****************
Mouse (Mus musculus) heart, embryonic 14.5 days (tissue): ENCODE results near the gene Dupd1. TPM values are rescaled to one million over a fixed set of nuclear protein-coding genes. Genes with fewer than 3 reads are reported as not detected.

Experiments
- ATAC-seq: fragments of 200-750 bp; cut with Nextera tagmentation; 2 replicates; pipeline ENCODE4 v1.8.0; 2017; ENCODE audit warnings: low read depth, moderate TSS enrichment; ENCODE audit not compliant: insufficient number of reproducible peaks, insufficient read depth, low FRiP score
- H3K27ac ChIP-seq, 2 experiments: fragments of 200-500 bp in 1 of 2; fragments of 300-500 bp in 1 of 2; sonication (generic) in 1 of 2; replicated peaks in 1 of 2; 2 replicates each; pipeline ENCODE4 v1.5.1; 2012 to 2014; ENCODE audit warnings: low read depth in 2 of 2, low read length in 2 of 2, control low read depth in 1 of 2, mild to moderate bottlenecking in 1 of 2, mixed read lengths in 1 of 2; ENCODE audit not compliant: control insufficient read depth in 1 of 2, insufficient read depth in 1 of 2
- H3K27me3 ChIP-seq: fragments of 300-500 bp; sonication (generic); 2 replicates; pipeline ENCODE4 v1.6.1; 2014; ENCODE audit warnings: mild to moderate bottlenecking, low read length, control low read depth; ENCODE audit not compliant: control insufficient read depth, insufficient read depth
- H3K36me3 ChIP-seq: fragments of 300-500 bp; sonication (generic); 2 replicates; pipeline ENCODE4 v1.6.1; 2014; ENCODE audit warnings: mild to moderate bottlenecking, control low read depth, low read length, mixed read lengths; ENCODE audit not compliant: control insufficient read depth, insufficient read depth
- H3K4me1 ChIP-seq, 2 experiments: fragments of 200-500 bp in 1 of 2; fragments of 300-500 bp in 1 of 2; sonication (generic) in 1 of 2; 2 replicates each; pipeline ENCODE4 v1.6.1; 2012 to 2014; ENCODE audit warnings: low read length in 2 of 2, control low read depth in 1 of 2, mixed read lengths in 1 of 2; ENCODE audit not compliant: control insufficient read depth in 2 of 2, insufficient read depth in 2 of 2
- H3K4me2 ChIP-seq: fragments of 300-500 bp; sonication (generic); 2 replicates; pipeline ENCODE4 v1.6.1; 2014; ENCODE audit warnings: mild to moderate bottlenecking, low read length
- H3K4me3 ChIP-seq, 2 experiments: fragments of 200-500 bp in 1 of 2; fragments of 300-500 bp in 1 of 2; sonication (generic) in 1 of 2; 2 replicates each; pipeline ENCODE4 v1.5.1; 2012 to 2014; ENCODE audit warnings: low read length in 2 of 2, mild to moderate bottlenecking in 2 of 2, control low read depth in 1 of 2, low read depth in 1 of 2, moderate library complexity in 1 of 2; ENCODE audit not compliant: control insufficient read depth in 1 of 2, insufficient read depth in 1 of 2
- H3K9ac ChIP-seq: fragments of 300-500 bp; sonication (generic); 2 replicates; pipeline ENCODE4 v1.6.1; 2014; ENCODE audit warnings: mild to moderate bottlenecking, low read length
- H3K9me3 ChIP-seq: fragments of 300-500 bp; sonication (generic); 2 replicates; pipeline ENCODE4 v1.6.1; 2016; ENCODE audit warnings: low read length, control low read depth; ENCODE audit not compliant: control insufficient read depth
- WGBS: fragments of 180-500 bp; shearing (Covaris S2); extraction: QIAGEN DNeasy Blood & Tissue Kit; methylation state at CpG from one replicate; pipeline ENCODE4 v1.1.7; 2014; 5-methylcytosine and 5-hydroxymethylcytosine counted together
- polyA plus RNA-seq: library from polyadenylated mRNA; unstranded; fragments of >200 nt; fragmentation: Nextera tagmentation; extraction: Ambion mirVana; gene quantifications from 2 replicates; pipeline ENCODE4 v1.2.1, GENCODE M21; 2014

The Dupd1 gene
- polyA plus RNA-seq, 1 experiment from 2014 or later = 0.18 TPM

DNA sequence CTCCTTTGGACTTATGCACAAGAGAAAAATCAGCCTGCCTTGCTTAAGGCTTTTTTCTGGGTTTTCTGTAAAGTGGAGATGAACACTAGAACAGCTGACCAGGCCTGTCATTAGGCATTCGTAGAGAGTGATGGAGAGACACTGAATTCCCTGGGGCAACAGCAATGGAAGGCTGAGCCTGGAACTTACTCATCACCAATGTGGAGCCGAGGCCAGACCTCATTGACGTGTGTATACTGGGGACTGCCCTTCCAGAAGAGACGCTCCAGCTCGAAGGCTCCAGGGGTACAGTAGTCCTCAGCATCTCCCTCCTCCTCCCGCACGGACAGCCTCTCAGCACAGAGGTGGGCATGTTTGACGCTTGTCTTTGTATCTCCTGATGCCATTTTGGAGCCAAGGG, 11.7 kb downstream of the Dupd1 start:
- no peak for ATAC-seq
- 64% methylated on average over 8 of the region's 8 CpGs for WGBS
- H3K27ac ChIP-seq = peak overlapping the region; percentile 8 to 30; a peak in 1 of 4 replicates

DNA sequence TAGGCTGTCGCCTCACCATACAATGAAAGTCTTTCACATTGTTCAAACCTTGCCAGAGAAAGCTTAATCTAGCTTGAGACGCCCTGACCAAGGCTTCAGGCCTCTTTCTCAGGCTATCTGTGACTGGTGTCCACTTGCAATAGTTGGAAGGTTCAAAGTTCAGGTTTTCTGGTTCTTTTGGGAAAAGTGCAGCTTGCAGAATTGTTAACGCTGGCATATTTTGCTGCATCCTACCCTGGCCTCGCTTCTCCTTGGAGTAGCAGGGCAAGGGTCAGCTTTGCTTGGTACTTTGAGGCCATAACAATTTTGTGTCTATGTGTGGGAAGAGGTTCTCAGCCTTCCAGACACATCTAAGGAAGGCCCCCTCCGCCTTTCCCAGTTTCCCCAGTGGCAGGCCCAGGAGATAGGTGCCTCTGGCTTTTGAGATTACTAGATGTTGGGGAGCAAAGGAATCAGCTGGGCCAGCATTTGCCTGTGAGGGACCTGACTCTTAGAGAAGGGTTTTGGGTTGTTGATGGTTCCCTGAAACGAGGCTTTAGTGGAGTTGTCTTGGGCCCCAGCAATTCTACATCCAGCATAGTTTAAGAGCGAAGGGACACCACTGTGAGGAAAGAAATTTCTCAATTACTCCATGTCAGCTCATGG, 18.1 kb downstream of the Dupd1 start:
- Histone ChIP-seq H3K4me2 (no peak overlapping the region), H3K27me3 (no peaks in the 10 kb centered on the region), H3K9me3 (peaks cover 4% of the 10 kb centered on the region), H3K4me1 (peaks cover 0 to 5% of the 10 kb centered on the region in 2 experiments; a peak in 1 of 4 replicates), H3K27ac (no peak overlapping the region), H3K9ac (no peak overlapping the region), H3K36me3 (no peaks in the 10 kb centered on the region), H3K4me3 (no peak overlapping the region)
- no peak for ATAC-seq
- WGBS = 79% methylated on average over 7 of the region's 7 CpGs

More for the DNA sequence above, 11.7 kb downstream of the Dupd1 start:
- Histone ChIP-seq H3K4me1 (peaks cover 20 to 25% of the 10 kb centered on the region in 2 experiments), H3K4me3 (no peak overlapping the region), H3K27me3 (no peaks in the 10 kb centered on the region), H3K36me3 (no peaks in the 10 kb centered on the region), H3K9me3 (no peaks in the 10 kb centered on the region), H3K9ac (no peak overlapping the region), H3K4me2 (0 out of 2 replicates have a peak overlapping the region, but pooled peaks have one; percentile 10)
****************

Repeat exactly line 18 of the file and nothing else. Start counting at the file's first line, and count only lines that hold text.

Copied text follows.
- 64% methylated on average over 8 of the region's 8 CpGs for WGBS